There’d been three of them in the car, but only two were kneeling in the dirt. Where was Jane? Were they bandits? A group of rogue child soldiers left over from the war? Then she heard Jane’s voice, but it wasn’t a good development. She was crying and begging them to leave her alone. Carla turned to look for her, but the Russian-made metal tip forced her to turn away. ‘Keep your fucking head down, lady, or you end up like her.’ The ground was arid and unforgiving here. Someone was smoking pot, another was swigging something that smelt like whiskey. ‘Move out of my way.’ One by one, grunting like wild animals, they took their turn to rape Jane. She screamed in agony, begging them to stop. Her cries for help echoed across the open desert but only Carla and Ahmed could hear her. Carla’s stomach was churning. It was the most sickening sound she’d ever heard; young men raping a defenceless woman. Her body began to have convulsions.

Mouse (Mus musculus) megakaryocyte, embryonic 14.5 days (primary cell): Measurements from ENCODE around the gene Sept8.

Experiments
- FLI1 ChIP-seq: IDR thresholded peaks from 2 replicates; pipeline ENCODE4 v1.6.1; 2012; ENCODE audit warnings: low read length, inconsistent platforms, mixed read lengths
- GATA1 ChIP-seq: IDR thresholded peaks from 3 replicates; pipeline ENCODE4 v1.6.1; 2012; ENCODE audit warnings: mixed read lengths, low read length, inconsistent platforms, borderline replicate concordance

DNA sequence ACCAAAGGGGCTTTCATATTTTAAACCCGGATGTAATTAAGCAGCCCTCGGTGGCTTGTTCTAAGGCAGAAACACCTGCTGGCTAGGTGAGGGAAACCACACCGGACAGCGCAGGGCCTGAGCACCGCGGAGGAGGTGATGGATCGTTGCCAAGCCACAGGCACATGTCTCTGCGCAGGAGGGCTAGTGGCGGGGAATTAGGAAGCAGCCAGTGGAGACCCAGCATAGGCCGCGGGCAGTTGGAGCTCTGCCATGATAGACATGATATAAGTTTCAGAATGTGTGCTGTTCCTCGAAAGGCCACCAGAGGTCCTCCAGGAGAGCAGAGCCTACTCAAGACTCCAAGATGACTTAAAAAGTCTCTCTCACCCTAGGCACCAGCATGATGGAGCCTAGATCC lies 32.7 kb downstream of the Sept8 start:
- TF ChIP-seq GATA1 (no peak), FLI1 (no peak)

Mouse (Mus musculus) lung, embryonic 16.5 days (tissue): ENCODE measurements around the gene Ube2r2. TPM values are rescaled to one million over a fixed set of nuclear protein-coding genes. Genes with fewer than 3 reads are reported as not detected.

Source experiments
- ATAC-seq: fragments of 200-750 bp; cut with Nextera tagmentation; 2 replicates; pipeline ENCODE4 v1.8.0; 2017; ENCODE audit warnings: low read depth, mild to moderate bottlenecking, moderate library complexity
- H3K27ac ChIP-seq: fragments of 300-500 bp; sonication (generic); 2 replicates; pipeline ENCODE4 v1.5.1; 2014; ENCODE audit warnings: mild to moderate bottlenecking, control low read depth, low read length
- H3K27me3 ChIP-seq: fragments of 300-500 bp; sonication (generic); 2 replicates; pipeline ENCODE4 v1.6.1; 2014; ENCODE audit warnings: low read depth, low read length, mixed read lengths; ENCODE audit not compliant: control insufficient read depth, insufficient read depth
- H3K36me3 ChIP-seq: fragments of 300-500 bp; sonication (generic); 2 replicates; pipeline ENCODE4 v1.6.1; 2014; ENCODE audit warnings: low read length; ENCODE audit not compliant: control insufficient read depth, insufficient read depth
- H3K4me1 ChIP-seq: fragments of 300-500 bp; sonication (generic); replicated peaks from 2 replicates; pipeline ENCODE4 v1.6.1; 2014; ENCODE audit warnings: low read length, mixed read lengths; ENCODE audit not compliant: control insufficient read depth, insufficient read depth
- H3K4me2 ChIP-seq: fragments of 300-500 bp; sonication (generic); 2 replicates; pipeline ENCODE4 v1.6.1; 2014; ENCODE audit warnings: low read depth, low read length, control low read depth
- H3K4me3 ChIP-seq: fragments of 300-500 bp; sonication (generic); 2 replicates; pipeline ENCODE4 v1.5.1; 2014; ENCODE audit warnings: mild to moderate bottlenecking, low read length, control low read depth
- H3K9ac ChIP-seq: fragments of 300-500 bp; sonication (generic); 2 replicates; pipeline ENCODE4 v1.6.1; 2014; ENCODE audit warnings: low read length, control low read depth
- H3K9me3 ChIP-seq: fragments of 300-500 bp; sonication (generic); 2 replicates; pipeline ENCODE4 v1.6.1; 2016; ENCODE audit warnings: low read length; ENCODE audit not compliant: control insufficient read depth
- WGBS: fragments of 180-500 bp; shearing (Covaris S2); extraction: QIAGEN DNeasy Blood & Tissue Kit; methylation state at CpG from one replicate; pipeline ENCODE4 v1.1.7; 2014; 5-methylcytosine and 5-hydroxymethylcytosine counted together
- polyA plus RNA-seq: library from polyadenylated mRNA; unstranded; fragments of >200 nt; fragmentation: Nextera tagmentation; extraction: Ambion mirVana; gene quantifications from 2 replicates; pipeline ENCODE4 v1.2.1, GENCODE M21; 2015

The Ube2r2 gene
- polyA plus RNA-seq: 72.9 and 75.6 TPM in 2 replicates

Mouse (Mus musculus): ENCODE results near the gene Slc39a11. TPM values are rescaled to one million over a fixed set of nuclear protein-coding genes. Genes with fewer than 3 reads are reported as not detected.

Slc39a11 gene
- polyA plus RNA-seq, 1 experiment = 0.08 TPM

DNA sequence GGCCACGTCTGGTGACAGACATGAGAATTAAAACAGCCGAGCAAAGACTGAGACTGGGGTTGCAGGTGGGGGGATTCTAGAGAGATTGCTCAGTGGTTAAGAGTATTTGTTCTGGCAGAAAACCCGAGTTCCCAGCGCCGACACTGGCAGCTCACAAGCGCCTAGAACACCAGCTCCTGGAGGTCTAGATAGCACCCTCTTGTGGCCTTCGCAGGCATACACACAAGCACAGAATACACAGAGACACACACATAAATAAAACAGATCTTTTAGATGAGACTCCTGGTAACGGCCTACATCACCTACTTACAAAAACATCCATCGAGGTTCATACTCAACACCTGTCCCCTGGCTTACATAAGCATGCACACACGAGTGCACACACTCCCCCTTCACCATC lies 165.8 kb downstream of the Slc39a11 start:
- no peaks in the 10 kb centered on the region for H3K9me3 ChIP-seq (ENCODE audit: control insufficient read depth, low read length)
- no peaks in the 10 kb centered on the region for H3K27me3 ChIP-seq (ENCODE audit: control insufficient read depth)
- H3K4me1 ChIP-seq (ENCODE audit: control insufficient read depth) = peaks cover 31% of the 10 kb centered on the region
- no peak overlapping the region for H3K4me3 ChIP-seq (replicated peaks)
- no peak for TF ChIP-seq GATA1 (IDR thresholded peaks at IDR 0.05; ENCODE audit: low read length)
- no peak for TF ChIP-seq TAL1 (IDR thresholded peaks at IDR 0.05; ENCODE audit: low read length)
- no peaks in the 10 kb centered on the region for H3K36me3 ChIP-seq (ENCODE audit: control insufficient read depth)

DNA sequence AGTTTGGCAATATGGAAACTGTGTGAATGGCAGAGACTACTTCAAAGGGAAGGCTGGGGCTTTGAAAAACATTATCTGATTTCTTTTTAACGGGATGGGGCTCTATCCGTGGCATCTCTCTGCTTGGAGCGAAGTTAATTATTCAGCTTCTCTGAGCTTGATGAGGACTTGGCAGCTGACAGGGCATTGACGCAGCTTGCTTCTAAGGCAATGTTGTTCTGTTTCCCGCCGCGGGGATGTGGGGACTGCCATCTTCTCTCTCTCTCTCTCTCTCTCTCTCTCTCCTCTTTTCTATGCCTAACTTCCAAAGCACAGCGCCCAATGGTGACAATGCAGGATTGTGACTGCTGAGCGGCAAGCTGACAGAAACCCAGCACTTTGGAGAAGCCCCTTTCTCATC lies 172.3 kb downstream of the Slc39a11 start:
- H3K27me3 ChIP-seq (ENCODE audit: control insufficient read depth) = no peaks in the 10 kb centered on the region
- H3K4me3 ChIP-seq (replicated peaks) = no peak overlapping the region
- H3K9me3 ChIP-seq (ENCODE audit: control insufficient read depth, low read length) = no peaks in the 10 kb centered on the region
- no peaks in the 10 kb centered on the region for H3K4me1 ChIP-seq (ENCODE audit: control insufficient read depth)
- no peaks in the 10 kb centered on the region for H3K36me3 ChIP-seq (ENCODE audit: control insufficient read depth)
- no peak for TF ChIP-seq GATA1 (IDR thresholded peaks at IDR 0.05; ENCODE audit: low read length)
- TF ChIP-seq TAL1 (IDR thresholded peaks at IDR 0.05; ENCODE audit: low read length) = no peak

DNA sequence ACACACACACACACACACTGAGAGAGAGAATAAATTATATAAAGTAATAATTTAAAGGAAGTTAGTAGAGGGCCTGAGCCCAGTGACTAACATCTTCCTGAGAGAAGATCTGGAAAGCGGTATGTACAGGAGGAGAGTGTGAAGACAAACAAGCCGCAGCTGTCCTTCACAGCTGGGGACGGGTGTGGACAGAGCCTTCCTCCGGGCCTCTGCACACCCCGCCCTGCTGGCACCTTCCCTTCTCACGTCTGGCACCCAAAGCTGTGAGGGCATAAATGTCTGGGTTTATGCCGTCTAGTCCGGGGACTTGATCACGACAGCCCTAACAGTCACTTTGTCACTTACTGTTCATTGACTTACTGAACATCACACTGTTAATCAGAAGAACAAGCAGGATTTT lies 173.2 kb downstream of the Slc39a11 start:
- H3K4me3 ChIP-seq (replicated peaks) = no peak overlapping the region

‘Don’t hurt her, please. Please, she has a daughter who needs her.’ Carla tried to shout, but nothing came out. Fear had stolen her voice. Ahmed had a gun to his head and could do nothing. He had his own family to worry about. Would she be next? Carla focused hard on the ant scurrying across the sand in front of her to block out Jane’s howls, but it was hopeless.